Yours Truly rubbing the monkey in Mons - supposed to be good luck,
and also a stage of a puzzle cache.
My wife and I ended up only doing one more cache in Belgium before the end of our work trip, and we had to head back to Canada.  The cache was a complex puzzle cache that took us on a 10 stop tour of Mons, Belgium.

Armed with my Nuvi we walked around Mons, checking out the various features of this old, quaint town, and gathering information to solve the puzzle.  It ended up being a really awesome tour.

Finally, with the results of our investigation in hand, we sat in an outdoot cafe in the town square and, over chocolate covered waffles, we set about solving the puzzle.  It turned out that the final was really close to the first stage (convenient!) which was in a garden beside a large cathedral.

Egyptian currency from  the first cache we did on our own.
When we arrived at GZ we started looking around for the cache.  As we did we kept hearing meowing.

We looked around a bit more. Another meow.  We located the cache (a micro) and signed the log.  The cache also had an Egyptian 1 pound note, which was really cool - I've never seen Egyptian currency before.


Put the cache back.


We finally looked way up in a tree (the same tree the cache was in) and saw a small kitten stuck up high in the branches.

The rescued kitty.
We decided we couldn't leave the cat there, and had to help. However it was too high up for me to reach, and it was too scared to get down on its own. So we started trying to gain its trust and coaxing it down to a lower branch so I could grab it.

It took about 15 minutes, but the kitten finally moved down a few branches and soon after I had him in hand.  He was a very friendly cat, and both my wife and I commented that if we were not staying in a hotel, we'd probably keep him.  But we finally set him down and let him go on his way.

So I can honestly say that my geoaching has saved a life... well, one of nine at least.

That was our last cache in Belgium, and I didn't end up doing another one for 252 more days, when we finally got settled in North Carolina, and purchased the same model of GPS that HelixBlue had (Garmin 60CSx).  I have been caching like a fiend ever since.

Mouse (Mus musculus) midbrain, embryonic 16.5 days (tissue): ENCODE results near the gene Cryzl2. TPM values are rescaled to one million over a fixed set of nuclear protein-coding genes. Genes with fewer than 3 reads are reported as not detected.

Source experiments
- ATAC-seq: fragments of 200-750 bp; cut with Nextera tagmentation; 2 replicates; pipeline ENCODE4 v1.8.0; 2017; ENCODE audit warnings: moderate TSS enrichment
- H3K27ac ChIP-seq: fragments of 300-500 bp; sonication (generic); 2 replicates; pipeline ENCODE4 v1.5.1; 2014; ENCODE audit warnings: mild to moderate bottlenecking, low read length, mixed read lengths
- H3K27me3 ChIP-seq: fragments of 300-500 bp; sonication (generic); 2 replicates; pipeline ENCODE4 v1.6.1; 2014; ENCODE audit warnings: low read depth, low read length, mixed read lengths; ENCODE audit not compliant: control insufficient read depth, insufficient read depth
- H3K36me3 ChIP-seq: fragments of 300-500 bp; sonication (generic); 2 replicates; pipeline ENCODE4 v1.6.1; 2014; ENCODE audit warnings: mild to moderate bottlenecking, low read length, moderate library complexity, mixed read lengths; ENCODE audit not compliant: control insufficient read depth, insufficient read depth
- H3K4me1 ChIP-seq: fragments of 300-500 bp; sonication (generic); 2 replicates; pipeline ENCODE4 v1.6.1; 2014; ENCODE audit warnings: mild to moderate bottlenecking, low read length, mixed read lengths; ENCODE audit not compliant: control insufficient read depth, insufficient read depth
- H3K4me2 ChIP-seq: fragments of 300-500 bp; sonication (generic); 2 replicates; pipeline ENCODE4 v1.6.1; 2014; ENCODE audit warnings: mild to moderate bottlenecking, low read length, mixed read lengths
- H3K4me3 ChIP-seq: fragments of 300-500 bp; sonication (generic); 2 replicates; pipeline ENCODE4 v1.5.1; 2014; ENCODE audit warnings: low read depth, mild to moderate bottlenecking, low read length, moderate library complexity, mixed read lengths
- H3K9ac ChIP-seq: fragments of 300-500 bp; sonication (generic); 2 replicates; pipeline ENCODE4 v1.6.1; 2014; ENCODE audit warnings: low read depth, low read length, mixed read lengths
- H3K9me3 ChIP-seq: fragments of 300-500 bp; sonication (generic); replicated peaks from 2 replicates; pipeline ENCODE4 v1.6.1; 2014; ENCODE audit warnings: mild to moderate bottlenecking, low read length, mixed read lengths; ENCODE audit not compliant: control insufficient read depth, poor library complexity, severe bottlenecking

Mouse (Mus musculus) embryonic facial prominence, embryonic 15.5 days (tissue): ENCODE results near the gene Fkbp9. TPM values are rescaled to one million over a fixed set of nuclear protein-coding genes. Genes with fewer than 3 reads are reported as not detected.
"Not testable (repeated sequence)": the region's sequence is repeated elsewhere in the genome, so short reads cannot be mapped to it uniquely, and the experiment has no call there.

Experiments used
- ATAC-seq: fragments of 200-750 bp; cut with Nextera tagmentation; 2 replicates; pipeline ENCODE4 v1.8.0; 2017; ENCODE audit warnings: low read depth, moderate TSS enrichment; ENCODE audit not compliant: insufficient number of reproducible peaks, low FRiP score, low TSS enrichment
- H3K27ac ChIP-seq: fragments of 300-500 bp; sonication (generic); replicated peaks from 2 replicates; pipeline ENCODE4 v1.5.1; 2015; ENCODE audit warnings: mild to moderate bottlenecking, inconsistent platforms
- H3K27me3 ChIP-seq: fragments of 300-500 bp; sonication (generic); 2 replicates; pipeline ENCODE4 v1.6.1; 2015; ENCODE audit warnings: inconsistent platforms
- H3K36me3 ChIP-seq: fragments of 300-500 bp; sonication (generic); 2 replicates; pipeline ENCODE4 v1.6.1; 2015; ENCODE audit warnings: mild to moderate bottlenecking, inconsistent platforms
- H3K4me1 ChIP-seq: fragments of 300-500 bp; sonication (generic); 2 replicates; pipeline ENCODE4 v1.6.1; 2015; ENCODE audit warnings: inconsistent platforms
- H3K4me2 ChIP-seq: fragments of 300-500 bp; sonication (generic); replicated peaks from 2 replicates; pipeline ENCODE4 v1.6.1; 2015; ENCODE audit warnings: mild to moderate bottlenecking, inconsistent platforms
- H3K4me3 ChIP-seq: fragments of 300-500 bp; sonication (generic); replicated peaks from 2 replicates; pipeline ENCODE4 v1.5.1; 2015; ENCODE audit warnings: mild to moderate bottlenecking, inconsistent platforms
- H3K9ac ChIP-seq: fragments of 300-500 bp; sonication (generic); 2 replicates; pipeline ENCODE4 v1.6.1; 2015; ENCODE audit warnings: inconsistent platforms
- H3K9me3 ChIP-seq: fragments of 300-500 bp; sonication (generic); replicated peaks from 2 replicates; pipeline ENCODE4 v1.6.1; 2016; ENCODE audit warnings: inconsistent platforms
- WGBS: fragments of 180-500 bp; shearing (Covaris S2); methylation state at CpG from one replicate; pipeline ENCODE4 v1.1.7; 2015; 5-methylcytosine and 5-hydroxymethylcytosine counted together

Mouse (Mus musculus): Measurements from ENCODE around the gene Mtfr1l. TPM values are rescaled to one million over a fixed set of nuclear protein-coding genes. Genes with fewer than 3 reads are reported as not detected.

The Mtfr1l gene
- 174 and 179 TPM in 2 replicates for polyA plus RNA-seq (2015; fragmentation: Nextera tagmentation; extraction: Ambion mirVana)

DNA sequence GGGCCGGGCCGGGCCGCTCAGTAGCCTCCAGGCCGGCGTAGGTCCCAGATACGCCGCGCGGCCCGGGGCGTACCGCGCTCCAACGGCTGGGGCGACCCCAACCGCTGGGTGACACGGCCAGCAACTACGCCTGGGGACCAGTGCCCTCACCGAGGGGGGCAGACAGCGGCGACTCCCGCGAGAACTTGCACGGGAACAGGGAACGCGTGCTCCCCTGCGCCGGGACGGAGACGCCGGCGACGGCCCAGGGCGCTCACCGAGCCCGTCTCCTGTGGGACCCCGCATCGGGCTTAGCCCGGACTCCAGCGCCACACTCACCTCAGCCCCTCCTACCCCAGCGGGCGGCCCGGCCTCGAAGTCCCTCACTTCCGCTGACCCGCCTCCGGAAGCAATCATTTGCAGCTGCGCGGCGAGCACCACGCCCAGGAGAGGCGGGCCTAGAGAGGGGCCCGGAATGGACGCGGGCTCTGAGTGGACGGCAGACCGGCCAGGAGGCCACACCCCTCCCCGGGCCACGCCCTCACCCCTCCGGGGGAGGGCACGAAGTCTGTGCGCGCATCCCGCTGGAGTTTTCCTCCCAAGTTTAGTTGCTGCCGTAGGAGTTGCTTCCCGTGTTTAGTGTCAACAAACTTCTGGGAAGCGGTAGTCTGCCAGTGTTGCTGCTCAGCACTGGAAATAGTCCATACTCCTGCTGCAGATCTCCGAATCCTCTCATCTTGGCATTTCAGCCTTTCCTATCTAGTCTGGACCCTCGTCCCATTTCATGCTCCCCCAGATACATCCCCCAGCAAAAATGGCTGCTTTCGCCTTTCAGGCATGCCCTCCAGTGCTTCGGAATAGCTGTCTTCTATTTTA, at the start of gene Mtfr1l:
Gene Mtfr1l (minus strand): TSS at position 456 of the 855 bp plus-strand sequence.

So that is the story of my first caching experiences.  What were yours like?  Let me know in the comments below.

Saturday, July 21, 2012

Rocky Face Mountain

I discovered a hidden gem in nearby Alexander County, North Carolina today: A new park called Rocky Face Mountain Recreational Area (and when I say "new", I mean it - it first opened in May 2012 - still has that new park smell.)

The entrance to the park is an old quarry, so you are immediately greeted with a large rock wall that dominates the landscape. From there, 5 miles(ish) of nicely groomed hiking trails (0.3 of them are paved, the rest dirt), snake up the side of the quarry and end up on a small mountain.
It is the top of the mountain where the true gem lies.  The views are spectacular.

The coolest attribute of the park is that it is very friendly to geocachers.  There are 12 caches hidden in the park, many of them by the park staff themselves, and the daily sign-in sheet has a category for, among other things (are there other things to do in parks?) geocaching.

While I was on my way up the mountain, I ran into a pair of geocachers, 2icehikers, that I had not met before (I couldn't figure out why they clued in that I was caching at first, but then I realized I had on my Geocaching North Carolina t-shirt, and had my GPS hanging from the strap of my pack - duh me).   It turns out that they have hidden several caches in the park, including an earth cache.  It is always a good day when you meet cachers out on the trail.